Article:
Submitted by Christoph Haas on Tue, 12/16/2008 - 01:07
CA is short for Certificate Authority. A CA issues certificates for i.e. email accounts, web sites or Java applets. Actually this only expresses a trust relationship. If you trust the CA then you automatically trust all the certificates that have been issued by the CA. This article helps you set up your own tiny CA using the OpenSSL software.
Common web browsers already "ship" with a number of CAs. That means you usually trust companies like Verisign, AOL and Microsoft. (Do you really?) If you like to see which CAs are currently trusted:
- Mozilla Firefox: Edit / Preferences / Advanced / Certificates / Manage Certificaes / Authorities
- Internet Explorer: Extras / Internet options / Content / Certificates / Trusted Root CAs
Your own CA
Certificates usually do not come for free. An excellent exception is the first free CA: CaCert. Currently not all browsers have their certificate built in. Microsoft only seems to trust CAs if they pay an unrealistic amount of money - who's surprised? It is worth spreading the word since this CA is about trust instead of money.
Otherwise having a valid certificate for your server often just means that you spend money to big companies called trust centers. But perhaps you just need a certificate (i.e. for your private web server running HTTPS at home) and do not really care whether the CA is contained in other people's browsers. Then you should consider creating your own CA. The only difference is that your clients will get a warning when contacting your server that the CA is not (yet) trusted. This can be either safely ignored or you can make them install your CA's certificate. It is also a good solution if you need a company-wide CA.
First you need to to install OpenSSL. On Debian this means running apt-get install openssl. Go to the directory where you want to create the files that make up the CA. Next type: /usr/lib/ssl/misc/CA.pl -newca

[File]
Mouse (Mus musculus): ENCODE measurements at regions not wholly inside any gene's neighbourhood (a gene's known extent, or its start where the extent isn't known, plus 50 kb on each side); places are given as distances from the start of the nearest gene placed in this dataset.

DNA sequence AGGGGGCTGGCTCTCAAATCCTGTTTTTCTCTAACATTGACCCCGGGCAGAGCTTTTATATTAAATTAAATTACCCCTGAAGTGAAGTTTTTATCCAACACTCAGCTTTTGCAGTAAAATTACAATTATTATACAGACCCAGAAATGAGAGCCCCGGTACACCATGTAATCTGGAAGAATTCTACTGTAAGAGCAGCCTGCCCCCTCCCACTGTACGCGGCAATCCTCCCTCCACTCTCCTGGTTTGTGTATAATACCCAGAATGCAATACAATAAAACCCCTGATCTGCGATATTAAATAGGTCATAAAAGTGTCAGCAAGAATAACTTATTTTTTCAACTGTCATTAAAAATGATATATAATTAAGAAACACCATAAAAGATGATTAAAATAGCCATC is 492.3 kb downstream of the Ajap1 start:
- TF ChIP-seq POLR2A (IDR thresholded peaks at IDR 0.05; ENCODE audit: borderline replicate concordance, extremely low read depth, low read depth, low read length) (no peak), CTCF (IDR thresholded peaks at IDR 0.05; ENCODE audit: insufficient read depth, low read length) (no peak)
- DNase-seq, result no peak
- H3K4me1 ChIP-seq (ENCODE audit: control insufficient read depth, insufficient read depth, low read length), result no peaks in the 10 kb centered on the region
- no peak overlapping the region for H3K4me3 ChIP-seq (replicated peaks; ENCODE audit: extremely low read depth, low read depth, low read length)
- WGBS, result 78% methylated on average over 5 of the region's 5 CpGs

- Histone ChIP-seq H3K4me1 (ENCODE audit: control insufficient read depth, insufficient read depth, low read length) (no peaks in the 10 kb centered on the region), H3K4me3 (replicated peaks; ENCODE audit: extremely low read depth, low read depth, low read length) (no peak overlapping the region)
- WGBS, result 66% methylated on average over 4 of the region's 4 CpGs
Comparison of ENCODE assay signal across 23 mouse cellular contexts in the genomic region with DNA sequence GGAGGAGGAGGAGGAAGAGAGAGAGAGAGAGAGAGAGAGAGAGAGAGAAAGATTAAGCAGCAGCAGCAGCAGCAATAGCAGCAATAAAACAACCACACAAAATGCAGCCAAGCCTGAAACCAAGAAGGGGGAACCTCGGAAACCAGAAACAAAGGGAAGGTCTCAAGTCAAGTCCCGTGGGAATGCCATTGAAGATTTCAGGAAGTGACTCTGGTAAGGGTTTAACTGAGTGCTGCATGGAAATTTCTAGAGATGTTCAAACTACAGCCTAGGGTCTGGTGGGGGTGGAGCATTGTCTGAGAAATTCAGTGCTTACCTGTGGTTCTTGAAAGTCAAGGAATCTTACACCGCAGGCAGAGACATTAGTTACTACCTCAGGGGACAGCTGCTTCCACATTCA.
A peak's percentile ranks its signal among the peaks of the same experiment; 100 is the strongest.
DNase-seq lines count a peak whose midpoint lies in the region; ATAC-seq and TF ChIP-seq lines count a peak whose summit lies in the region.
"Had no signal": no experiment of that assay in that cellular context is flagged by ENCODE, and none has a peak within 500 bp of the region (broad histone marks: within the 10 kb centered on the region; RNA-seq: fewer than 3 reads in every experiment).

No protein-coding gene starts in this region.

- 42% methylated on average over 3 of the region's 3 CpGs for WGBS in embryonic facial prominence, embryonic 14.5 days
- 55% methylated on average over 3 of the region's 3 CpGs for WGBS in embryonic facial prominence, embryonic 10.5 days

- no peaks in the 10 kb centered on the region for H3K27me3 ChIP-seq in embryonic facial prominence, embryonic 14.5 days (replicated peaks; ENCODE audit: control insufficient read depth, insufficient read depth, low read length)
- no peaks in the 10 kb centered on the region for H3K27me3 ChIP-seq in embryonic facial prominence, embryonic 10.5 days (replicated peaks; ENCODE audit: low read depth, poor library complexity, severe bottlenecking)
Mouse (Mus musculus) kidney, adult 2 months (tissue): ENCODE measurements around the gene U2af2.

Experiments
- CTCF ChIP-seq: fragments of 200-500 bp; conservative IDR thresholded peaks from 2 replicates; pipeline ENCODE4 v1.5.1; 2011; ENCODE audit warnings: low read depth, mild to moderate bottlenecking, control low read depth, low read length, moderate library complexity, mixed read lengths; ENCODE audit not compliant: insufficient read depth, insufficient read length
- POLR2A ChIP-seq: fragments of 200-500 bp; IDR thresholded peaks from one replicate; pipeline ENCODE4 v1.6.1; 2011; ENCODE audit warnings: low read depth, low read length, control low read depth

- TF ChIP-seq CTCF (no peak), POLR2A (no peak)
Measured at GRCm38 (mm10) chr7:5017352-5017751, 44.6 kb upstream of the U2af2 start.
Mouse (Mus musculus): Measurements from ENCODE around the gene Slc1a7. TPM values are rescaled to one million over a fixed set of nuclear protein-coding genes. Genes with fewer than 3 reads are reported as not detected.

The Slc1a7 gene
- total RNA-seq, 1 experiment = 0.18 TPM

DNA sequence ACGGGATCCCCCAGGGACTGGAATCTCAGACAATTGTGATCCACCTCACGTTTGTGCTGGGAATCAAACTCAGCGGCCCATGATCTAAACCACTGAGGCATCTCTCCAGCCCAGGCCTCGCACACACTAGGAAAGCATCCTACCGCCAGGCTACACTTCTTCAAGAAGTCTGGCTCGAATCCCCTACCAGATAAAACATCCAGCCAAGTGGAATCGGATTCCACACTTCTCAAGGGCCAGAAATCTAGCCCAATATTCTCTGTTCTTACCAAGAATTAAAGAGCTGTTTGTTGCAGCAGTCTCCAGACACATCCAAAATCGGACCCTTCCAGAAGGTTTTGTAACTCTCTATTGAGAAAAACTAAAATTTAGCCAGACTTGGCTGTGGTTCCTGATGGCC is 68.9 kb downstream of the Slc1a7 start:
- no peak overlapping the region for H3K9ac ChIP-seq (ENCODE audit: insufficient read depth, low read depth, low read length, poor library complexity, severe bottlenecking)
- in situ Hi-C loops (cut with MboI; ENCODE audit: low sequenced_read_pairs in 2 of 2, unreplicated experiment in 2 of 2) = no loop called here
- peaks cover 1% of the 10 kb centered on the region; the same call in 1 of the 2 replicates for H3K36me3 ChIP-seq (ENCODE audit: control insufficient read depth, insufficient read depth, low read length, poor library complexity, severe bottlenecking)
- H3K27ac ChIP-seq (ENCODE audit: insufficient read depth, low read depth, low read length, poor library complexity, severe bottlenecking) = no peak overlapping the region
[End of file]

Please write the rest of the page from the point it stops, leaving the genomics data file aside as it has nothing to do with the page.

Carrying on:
The script will create a new directory named demoCA. The CA's private key (keep it safe!) and the
public key/certificate (which you may need to give to your clients) will be put there. The public certificate is the demoCA/cacert.pem file. It does not matter really what you enter into the fields. Just pick a meaningful name for the common name field so that it's clear you are looking at a CA - not a person. So name it "ACME Lasagna Certifiate Authority" instead of "Peters Blaphemic's Fun Certificate". Pick something that sounds official.
Notice: the CA has an expiry date. The default setting is one year. You may want to edit the file CA.pl and set Days to ten years.
Create a certificate
Now that you have your own CA you can create certificates for servers. That means you have to do two steps:
Your "client" creates a private key (.key) and a certificate request (.req):
You sign that request with your CA's key and create a certificate (.crt) that you send to the client:
Note: If your "client" does not send you a certificate request you can create all the necessary files for them.
To simplify things you may want to use my script makecert that you can use to quickly create new certificates for i.e. Apache SSL servers. Run it like this:
You will get three files:
- mailserver.mydomain.com.key (the client's private key)
- mailserver.mydomain.com.req (the client's certificate request)
- mailserver.mydomain.com.crt (the client's signed certificate)
The certificate request is just an intermediate file that is not necessary to run a server using that certificate. You just need the private key and the certificate .
If you like to use that certificate for an Apache web server you need to put the private key (.key) and the certificate (.crt) into the same file and call it apache.pem .
cat mailserver.mydomain.com.key mailserver.mydomain.crt > apache.pem
Sign a request
Some server create a certificate request (SAP, IIS). You will get that request as a file from the client. Use the following command on that request file:
ca -policy policy_anything -notext -in clients.server.com.req -days 3650 -out clients.server.com.crt